While in Portland I realized something important - or at least important to me - about opportunity and definitions.

Portland is incredibly ripe with opportunity and potential. It's all around you and it's inspiring.
There is, however, a huge difference between the opportunity and potential available to you in Portland and in the Bay Area.

In Portland, you have the opportunity to do what you want to do and to be who you want to be.
In the Bay Area, on the other hand, you have the opportunity to become a highly valuable asset and resource.

I'm not saying one is universally better than the other - but rather that you should know this and own your choices.

But frankly it's hard to not be reminded of what SF was like back in the early 90s - when it too was rich with opportunity for self-creation, self-identification and the pursuit of crazy dreams. And it's hard to not worry that the dream of PDX will follow the same path and the destruction of that dream will be yet another loss that Bay Area tech will have to answer for.

20 March 2015

The Badge of Stupidity

I see a couple people like you every month. You live in SF and work in Tech. You seem to think that working yourself to death is a Badge of Honor. It's not. It's a Badge of Stupidity. 
The above was what my Dr told me after I'd been diagnosed with pneumonia two weeks ago.

I can't ignore it anymore. We have a problem in this industry and we need to talk about it.

My Dr is right. Putting your health at risk for your job isn't something to be proud of. It's not something to boast about. It's fucking stupid. Pure and simple. And we need to stop doing it.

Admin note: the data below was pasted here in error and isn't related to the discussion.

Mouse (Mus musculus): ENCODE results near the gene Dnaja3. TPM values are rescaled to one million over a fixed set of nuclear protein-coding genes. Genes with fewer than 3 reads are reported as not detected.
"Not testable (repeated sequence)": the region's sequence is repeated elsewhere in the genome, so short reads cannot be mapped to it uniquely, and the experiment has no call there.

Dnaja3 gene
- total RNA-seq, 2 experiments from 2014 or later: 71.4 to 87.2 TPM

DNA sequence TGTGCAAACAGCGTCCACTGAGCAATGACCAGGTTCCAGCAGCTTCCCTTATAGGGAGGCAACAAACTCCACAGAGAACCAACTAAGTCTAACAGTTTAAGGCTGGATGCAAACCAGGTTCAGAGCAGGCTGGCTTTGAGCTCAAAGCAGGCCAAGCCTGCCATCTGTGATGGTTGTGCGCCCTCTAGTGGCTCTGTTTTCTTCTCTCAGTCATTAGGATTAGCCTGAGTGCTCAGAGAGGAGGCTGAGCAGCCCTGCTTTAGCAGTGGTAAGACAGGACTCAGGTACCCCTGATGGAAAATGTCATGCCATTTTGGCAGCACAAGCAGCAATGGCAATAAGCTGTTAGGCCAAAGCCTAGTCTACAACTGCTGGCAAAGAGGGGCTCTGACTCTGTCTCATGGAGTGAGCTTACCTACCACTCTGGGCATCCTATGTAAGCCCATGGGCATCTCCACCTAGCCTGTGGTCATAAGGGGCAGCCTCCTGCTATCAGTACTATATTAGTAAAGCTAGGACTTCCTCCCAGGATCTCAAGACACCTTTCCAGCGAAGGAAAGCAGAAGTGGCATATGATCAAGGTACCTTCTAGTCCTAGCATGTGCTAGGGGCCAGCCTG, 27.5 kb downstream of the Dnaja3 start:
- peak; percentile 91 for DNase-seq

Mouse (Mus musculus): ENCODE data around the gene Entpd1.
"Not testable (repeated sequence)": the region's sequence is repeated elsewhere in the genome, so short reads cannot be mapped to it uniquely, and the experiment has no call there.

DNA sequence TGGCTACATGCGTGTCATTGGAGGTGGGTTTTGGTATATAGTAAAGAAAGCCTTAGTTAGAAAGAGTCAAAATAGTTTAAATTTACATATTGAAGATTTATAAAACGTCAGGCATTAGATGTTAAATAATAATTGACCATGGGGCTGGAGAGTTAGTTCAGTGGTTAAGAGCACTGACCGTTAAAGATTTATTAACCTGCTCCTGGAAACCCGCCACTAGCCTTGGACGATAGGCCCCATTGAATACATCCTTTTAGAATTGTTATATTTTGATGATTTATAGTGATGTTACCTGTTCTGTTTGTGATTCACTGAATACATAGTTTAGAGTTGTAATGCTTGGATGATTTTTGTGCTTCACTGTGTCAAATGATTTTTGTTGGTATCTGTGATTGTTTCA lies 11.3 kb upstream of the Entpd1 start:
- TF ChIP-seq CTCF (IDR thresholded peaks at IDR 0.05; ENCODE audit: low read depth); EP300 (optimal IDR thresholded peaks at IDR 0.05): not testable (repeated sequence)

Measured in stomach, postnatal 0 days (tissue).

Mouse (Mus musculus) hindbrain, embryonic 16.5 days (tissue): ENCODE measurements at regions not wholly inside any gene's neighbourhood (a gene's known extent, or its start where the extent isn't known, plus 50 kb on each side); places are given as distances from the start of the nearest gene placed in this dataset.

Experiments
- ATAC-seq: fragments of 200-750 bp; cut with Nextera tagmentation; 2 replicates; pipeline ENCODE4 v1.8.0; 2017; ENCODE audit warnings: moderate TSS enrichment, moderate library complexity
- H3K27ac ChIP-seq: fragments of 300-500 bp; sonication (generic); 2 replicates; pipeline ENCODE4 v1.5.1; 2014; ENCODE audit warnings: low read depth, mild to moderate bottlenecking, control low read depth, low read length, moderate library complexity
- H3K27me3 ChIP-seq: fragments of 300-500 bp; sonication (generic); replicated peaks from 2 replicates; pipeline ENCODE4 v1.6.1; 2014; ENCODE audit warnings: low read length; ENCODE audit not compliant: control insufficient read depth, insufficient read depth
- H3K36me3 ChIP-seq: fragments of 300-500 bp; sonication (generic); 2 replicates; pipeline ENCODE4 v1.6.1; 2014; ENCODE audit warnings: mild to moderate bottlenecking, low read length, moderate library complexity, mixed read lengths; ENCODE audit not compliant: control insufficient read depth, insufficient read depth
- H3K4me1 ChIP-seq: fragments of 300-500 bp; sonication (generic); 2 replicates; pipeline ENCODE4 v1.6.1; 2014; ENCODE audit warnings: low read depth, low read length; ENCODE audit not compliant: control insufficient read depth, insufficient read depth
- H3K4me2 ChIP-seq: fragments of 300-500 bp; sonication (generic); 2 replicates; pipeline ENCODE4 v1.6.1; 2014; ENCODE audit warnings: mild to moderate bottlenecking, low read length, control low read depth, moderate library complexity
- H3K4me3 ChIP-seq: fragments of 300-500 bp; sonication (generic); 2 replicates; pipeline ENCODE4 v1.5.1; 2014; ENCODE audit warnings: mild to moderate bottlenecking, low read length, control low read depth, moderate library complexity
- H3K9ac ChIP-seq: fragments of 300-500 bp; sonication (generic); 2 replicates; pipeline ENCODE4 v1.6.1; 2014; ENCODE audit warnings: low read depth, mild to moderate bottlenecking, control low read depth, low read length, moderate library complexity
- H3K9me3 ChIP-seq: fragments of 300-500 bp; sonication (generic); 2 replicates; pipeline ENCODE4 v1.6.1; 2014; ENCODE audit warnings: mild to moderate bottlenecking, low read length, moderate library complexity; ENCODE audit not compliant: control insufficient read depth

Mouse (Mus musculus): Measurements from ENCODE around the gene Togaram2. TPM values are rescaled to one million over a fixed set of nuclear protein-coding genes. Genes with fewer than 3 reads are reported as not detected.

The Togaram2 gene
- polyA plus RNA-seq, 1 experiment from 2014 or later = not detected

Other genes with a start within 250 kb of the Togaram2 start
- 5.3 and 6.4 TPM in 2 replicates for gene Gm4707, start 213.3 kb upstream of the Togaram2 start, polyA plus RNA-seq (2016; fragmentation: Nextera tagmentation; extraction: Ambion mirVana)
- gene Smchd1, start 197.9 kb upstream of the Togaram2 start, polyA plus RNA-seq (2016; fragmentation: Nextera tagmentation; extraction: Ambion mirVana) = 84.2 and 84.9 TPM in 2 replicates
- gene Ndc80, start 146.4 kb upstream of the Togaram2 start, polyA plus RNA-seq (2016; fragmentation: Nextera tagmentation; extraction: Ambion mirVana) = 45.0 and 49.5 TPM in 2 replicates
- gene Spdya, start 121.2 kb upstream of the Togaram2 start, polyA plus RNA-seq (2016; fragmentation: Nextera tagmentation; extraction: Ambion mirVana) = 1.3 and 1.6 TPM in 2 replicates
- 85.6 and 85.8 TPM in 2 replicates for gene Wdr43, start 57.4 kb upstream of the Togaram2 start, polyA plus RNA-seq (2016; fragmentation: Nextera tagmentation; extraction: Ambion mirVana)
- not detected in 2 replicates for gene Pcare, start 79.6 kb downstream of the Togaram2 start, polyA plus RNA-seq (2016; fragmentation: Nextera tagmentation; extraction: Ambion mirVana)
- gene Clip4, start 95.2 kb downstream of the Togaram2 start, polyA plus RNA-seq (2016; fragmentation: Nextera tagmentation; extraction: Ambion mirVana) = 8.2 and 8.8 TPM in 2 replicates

Look back at the last year of your life. How many weeks were you able to put in 40 hours of really productive and efficient work? How many weeks were you not able to do so because you were sick or burned out or exhausted or stretched too thin? And how many hours a week of work time did you average?
She also asked me to consider the above set of questions.
So I did.
And if I'm honest... in the last year I've probably averaged between 50 and 60 hours of work time a week - and I'm probably at less than 30 hours of productive and effective work per week on average.

That's... fucked.

I'm putting my health at risk - and the end result is that I'm less productive and effective in my job. If I were to only work 40 hours a week I'd probably be more productive - and I'd clearly be healthier.
I'll make you a deal. You can either promise me that you will stay at home and not work until the following symptoms are completely cleared up - or I can admit you to the hospital right now.
This was my wake up call.
I made the right choice.

The pneumonia has cleared up and I'm symptom free. But I'm not going to forget this.

I know I'm going to get peer pressure to act in unhealthy ways. But I'm going to do everything I can to resist it. It's not healthy, it's not good for me OR for my employer.